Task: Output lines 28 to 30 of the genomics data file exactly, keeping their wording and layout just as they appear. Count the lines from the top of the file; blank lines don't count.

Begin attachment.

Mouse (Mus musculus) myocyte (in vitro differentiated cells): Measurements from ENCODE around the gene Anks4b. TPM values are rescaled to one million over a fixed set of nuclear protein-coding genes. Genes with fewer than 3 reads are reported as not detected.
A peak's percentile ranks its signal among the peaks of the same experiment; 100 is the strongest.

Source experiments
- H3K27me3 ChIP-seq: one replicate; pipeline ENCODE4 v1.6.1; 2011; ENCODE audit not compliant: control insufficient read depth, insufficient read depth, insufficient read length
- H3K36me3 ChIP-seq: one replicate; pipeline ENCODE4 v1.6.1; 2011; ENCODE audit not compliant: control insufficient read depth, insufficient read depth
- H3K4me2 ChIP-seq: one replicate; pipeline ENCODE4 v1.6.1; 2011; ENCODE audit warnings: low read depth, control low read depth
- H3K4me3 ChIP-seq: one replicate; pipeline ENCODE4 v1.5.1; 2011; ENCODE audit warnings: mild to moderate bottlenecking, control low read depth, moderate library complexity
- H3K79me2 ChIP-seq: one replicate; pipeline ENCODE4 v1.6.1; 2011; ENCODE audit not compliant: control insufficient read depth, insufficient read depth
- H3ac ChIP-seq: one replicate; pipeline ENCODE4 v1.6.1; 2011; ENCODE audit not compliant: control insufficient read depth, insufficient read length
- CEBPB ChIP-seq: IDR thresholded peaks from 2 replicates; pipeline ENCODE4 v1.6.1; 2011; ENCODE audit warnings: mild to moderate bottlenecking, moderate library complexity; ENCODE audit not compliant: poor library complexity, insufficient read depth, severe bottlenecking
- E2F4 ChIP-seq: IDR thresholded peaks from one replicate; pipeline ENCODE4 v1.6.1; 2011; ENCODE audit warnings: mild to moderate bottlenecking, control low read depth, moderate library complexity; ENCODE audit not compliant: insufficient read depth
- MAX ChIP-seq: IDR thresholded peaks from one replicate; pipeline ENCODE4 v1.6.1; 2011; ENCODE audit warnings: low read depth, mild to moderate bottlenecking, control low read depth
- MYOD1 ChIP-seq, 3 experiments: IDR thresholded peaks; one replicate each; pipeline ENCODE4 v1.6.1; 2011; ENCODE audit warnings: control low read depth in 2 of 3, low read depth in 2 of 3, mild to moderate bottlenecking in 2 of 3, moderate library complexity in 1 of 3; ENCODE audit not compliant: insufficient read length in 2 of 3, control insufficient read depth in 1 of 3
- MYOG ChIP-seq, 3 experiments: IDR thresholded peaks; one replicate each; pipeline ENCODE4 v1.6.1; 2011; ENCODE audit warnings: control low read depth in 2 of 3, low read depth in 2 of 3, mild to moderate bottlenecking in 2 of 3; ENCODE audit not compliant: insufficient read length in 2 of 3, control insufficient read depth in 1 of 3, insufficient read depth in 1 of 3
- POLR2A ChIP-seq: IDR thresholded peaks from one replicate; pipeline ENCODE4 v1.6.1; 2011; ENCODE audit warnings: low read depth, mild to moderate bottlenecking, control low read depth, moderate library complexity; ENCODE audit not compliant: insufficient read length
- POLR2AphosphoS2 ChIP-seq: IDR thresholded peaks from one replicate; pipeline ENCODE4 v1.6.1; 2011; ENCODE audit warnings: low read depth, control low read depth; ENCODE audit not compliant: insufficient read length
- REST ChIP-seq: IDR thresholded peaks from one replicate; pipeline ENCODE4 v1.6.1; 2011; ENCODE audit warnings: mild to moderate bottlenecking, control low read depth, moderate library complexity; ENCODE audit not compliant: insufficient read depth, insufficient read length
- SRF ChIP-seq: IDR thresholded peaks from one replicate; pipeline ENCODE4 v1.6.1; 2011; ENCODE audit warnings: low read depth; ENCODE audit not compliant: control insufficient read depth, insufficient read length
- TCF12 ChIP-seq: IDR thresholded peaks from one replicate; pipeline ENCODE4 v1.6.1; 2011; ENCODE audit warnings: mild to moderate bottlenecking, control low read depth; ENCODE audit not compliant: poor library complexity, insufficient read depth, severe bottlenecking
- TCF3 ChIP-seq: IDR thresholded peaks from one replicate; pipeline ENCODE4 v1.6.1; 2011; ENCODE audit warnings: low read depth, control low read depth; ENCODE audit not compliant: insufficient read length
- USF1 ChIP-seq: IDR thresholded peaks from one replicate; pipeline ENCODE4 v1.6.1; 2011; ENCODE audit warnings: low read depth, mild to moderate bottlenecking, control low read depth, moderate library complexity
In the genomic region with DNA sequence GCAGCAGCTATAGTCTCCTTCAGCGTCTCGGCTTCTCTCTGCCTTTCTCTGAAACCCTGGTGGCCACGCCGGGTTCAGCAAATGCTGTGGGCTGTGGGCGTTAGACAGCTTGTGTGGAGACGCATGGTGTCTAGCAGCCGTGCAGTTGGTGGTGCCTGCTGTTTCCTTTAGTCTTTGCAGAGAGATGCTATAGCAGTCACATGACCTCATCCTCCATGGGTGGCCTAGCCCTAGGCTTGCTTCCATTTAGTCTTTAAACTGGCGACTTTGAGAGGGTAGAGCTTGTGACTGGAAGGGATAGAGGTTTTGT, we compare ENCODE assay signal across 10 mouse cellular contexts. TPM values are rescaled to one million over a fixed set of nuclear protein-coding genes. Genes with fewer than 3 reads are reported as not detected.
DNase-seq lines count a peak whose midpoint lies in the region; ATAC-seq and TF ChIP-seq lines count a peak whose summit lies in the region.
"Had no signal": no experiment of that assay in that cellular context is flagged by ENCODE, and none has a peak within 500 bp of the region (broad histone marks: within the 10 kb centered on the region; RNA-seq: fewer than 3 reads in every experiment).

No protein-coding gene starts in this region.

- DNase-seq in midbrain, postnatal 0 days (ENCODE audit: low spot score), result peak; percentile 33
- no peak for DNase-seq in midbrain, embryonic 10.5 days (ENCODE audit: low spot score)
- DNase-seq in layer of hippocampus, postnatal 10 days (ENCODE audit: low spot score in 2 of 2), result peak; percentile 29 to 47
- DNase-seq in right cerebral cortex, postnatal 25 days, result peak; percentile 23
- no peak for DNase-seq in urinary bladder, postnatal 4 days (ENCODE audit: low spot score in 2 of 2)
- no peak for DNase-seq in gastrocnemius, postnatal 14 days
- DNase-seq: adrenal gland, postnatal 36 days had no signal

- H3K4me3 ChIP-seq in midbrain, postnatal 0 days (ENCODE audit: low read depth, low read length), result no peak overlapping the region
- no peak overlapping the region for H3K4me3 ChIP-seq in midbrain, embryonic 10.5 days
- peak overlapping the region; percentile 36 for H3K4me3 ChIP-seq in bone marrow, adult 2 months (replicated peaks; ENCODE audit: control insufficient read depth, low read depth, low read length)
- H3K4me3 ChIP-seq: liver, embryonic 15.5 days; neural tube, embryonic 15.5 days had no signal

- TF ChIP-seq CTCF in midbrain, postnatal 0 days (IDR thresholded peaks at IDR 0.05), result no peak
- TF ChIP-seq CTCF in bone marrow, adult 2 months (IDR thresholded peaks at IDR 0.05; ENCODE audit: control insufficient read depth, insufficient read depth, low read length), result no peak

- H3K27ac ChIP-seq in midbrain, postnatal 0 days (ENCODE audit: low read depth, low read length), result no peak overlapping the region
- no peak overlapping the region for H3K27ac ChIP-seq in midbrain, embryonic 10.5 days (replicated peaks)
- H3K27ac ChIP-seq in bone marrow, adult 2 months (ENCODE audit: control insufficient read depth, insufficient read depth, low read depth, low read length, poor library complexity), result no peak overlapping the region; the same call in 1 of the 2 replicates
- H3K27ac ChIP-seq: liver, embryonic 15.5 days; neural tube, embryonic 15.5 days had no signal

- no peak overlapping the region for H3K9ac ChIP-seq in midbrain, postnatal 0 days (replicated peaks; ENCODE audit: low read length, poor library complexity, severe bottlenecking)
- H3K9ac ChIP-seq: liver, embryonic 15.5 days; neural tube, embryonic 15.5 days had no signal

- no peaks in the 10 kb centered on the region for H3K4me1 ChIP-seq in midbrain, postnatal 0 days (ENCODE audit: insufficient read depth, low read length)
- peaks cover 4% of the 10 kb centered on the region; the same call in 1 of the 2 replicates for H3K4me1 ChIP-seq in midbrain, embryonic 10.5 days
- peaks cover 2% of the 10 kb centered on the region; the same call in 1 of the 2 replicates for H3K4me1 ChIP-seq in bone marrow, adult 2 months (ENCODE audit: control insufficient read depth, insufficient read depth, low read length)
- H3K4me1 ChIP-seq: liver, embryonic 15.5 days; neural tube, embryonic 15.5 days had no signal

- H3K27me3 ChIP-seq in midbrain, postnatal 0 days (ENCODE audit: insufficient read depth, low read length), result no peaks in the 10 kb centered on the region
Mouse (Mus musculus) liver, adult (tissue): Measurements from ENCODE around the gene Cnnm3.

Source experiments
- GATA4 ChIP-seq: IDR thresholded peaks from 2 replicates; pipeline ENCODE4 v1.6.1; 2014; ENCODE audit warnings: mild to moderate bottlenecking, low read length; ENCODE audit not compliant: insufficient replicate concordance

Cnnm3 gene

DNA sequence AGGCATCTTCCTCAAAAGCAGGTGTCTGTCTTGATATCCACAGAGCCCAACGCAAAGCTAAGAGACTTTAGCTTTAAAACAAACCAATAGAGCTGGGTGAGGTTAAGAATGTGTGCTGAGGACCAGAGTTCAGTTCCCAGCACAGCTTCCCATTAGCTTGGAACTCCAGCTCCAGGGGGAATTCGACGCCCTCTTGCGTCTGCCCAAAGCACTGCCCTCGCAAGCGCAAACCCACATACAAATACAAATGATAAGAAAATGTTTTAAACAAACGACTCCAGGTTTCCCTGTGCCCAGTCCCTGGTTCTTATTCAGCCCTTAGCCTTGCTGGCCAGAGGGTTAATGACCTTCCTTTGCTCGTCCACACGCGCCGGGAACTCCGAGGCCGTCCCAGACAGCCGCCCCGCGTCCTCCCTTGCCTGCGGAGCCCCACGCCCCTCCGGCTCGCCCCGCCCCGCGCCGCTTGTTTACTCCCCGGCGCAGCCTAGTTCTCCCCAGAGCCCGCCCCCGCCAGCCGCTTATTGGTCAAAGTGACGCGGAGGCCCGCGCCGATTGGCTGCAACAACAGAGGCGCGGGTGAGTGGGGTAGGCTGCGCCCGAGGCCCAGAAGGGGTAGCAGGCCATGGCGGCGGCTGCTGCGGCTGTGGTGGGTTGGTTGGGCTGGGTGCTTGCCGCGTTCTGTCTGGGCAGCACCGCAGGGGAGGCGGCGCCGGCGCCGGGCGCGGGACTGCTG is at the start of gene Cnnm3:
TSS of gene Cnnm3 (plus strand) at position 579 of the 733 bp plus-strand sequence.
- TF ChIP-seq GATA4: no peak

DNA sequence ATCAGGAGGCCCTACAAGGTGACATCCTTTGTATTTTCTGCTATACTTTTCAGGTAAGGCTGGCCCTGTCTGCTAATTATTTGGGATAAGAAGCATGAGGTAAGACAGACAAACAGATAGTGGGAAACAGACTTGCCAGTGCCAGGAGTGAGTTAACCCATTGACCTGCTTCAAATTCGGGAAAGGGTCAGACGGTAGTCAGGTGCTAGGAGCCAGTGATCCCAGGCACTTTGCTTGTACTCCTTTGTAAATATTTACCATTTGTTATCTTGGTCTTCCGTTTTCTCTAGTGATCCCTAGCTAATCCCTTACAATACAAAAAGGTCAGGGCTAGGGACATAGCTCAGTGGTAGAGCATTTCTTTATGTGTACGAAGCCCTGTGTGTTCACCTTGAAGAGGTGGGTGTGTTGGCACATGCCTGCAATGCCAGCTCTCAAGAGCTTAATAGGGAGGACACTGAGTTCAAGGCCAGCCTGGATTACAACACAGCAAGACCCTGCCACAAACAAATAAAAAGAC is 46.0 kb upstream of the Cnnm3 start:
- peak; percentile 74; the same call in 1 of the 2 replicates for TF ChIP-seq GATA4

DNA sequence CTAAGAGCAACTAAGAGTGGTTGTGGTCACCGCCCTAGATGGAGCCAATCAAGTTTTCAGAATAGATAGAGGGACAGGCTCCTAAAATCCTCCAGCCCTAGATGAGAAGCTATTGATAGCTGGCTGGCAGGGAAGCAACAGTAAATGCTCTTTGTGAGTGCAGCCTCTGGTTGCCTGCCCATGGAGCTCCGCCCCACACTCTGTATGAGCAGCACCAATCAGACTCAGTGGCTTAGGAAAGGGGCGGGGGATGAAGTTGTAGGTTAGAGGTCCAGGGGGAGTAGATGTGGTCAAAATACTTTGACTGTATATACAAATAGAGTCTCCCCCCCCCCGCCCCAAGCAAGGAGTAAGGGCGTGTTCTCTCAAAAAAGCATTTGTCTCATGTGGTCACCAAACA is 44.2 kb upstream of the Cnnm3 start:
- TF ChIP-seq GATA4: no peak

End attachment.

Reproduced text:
- DNase-seq in layer of hippocampus, postnatal 10 days (ENCODE audit: low spot score in 2 of 2), result peak; percentile 29 to 47
- DNase-seq in right cerebral cortex, postnatal 25 days, result peak; percentile 23
- no peak for DNase-seq in urinary bladder, postnatal 4 days (ENCODE audit: low spot score in 2 of 2)